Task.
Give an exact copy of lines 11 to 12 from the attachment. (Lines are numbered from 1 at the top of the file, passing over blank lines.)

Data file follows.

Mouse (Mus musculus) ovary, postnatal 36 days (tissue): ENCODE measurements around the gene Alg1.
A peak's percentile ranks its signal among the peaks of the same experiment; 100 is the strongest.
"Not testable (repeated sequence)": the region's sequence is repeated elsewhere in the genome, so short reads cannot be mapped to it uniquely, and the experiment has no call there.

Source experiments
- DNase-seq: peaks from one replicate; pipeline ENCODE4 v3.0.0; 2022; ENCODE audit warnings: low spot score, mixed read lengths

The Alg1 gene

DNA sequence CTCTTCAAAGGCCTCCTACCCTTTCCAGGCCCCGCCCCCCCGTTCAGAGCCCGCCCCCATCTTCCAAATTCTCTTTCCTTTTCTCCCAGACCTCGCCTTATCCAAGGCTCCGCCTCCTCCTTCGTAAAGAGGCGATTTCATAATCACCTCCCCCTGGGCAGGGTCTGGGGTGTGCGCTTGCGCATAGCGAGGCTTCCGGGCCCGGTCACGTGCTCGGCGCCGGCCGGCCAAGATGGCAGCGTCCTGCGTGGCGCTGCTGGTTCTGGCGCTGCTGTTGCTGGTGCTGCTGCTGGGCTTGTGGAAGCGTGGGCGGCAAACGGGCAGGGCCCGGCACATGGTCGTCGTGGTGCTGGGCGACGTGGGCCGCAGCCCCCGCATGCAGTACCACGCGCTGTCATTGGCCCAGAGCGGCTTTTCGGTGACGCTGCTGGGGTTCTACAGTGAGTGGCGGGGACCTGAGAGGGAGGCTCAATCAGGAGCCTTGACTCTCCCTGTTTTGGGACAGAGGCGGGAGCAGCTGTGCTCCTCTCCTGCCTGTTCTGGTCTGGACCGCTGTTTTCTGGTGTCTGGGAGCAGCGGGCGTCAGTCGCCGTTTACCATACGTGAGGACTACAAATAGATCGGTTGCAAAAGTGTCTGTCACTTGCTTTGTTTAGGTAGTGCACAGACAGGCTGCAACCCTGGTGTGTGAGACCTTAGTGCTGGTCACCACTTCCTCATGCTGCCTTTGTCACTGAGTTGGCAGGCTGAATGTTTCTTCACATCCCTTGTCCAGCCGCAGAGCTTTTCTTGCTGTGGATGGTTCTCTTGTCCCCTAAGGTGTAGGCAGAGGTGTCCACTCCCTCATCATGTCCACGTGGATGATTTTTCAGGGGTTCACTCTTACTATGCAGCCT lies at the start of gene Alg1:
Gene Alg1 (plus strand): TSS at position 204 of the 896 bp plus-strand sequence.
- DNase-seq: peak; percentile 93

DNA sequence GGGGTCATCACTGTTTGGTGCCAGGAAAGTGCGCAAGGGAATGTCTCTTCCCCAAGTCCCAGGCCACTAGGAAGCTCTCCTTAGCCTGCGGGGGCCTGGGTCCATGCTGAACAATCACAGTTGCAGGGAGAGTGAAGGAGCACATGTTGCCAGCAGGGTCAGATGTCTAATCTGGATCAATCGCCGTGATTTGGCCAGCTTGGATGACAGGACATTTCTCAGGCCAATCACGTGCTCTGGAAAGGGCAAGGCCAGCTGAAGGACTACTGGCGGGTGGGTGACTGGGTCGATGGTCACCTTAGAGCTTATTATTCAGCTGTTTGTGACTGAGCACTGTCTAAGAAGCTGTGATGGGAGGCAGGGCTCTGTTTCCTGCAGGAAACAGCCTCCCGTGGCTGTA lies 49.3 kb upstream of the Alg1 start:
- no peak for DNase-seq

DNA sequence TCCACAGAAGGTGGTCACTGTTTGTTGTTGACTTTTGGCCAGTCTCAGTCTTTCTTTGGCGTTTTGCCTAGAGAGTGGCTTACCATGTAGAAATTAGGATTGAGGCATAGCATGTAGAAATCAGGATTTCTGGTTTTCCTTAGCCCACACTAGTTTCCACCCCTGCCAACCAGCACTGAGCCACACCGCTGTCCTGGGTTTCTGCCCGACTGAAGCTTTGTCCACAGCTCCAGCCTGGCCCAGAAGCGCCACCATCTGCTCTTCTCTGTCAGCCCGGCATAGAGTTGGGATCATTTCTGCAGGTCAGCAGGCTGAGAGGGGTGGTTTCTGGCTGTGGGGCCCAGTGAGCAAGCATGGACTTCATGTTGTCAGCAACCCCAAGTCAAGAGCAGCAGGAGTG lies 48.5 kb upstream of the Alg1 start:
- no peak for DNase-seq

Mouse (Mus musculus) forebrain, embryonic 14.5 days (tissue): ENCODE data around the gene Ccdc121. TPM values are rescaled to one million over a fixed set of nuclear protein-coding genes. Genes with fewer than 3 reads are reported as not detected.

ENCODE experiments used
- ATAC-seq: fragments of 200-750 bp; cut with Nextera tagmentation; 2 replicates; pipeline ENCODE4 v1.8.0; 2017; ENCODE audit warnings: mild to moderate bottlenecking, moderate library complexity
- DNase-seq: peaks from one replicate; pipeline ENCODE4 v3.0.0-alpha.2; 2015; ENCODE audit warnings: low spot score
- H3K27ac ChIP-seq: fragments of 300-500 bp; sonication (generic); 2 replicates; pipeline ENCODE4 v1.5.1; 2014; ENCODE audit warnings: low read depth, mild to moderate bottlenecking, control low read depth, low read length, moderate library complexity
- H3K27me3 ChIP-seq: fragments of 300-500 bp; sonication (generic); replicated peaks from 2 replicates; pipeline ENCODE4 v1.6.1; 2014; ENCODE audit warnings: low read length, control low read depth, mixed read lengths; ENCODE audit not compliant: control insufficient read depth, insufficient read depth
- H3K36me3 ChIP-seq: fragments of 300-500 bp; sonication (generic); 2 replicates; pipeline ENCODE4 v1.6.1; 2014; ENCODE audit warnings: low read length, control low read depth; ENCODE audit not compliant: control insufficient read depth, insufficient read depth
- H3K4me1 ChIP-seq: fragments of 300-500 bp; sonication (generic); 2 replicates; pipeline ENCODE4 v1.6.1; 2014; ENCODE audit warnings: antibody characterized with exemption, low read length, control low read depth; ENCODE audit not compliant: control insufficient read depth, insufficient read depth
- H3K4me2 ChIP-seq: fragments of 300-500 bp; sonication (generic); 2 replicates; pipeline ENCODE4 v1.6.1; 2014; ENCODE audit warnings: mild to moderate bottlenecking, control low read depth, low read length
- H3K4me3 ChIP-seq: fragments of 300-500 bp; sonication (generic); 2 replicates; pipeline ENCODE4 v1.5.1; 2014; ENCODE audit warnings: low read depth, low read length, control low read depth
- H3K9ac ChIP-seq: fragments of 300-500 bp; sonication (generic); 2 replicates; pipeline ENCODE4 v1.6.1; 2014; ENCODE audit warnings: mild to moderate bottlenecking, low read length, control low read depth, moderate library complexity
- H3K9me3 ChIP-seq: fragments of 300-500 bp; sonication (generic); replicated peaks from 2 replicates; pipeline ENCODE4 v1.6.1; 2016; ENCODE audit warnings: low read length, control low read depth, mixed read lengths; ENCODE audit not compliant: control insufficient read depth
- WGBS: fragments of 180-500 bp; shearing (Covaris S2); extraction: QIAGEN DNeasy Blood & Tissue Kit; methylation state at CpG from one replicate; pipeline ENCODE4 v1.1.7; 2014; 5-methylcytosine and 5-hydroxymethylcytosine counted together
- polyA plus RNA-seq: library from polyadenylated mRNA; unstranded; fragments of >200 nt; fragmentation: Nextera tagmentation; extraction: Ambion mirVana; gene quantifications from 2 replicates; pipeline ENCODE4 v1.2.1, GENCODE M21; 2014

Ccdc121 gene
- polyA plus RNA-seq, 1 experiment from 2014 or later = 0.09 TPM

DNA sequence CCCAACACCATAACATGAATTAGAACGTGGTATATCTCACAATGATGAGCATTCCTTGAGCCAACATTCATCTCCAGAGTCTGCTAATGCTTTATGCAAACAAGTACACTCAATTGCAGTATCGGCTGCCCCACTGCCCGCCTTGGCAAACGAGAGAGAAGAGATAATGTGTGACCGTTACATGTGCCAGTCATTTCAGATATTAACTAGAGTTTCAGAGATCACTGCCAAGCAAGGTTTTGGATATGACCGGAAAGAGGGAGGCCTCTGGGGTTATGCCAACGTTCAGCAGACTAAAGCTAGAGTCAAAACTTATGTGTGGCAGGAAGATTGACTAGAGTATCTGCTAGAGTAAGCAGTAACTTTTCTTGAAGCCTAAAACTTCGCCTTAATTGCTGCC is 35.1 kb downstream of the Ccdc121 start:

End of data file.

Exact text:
- no peak for DNase-seq

DNA sequence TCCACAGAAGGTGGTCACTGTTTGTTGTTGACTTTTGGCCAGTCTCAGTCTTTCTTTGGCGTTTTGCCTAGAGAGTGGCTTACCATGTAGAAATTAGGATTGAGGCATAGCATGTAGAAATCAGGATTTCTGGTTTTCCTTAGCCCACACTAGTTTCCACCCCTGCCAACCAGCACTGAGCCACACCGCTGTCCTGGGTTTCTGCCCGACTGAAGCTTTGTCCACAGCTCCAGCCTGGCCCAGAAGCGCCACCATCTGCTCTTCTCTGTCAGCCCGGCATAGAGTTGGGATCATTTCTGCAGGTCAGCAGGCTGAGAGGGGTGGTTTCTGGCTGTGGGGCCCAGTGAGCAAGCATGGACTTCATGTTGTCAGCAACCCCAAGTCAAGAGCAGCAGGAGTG lies 48.5 kb upstream of the Alg1 start: